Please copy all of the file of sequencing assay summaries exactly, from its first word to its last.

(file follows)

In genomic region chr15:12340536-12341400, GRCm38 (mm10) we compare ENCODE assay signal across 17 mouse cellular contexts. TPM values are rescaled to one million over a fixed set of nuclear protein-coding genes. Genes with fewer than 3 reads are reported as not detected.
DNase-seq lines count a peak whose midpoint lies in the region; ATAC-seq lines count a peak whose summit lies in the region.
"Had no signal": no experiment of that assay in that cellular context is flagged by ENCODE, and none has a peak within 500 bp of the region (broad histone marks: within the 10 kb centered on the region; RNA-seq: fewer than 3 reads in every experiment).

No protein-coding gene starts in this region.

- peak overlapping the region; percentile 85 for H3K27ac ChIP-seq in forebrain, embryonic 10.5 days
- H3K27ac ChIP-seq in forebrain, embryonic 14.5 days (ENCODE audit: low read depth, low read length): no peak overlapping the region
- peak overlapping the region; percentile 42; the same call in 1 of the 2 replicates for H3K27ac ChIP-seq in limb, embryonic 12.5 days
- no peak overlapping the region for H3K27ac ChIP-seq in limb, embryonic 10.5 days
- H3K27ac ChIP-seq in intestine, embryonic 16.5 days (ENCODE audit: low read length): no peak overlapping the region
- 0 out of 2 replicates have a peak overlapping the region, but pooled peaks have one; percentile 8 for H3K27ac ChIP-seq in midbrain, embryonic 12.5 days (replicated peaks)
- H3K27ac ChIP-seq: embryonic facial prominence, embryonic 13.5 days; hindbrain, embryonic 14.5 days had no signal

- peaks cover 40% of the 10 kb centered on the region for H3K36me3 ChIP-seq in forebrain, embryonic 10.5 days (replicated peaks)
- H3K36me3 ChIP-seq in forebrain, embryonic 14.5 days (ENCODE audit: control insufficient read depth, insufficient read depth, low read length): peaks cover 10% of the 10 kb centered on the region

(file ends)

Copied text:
In genomic region chr15:12340536-12341400, GRCm38 (mm10) we compare ENCODE assay signal across 17 mouse cellular contexts. TPM values are rescaled to one million over a fixed set of nuclear protein-coding genes. Genes with fewer than 3 reads are reported as not detected.
DNase-seq lines count a peak whose midpoint lies in the region; ATAC-seq lines count a peak whose summit lies in the region.
"Had no signal": no experiment of that assay in that cellular context is flagged by ENCODE, and none has a peak within 500 bp of the region (broad histone marks: within the 10 kb centered on the region; RNA-seq: fewer than 3 reads in every experiment).

No protein-coding gene starts in this region.

- peak overlapping the region; percentile 85 for H3K27ac ChIP-seq in forebrain, embryonic 10.5 days
- H3K27ac ChIP-seq in forebrain, embryonic 14.5 days (ENCODE audit: low read depth, low read length): no peak overlapping the region
- peak overlapping the region; percentile 42; the same call in 1 of the 2 replicates for H3K27ac ChIP-seq in limb, embryonic 12.5 days
- no peak overlapping the region for H3K27ac ChIP-seq in limb, embryonic 10.5 days
- H3K27ac ChIP-seq in intestine, embryonic 16.5 days (ENCODE audit: low read length): no peak overlapping the region
- 0 out of 2 replicates have a peak overlapping the region, but pooled peaks have one; percentile 8 for H3K27ac ChIP-seq in midbrain, embryonic 12.5 days (replicated peaks)
- H3K27ac ChIP-seq: embryonic facial prominence, embryonic 13.5 days; hindbrain, embryonic 14.5 days had no signal

- peaks cover 40% of the 10 kb centered on the region for H3K36me3 ChIP-seq in forebrain, embryonic 10.5 days (replicated peaks)
- H3K36me3 ChIP-seq in forebrain, embryonic 14.5 days (ENCODE audit: control insufficient read depth, insufficient read depth, low read length): peaks cover 10% of the 10 kb centered on the region